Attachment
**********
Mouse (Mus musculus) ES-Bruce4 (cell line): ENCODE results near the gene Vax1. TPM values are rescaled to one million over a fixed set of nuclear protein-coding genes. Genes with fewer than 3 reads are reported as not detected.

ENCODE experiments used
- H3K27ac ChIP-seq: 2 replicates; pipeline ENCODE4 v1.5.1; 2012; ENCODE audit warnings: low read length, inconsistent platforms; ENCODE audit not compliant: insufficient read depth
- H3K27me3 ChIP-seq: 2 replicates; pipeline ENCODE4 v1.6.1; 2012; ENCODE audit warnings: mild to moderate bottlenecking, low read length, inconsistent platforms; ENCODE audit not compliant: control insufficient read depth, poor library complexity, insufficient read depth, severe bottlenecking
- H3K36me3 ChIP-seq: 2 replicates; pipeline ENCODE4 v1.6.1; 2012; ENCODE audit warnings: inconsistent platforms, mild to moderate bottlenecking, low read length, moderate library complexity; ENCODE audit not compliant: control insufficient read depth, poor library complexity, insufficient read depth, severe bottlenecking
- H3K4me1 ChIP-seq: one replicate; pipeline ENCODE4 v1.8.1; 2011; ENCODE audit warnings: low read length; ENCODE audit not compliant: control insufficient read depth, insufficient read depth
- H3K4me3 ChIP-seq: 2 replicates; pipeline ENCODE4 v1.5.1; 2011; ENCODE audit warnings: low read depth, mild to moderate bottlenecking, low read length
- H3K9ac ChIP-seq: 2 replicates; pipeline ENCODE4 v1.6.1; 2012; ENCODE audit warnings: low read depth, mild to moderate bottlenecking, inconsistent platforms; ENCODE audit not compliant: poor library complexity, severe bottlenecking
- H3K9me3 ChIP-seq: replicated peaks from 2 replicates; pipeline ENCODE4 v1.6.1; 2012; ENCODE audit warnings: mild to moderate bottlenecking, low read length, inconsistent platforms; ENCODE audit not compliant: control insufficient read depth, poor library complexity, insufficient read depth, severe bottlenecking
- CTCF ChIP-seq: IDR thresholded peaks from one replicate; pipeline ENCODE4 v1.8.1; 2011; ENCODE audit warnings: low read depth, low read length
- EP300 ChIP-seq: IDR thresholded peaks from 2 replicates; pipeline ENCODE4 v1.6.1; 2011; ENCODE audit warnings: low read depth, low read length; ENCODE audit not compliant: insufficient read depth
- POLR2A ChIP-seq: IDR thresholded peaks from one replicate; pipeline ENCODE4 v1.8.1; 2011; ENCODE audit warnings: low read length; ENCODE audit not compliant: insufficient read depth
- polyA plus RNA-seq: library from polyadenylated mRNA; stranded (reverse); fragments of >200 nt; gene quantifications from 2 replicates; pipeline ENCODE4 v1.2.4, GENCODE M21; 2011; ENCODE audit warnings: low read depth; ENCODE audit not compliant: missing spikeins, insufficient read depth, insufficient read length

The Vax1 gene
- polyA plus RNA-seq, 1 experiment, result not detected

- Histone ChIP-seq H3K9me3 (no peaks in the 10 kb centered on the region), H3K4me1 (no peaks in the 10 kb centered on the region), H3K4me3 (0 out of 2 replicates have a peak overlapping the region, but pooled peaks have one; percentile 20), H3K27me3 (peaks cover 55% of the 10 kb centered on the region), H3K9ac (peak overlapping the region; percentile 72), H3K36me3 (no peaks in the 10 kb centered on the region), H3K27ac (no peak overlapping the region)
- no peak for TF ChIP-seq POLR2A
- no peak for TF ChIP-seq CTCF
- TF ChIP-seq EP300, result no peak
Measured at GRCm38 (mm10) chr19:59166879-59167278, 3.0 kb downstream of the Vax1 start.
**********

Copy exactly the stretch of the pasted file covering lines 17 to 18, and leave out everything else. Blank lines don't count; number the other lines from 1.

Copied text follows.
- no peak for TF ChIP-seq POLR2A
- no peak for TF ChIP-seq CTCF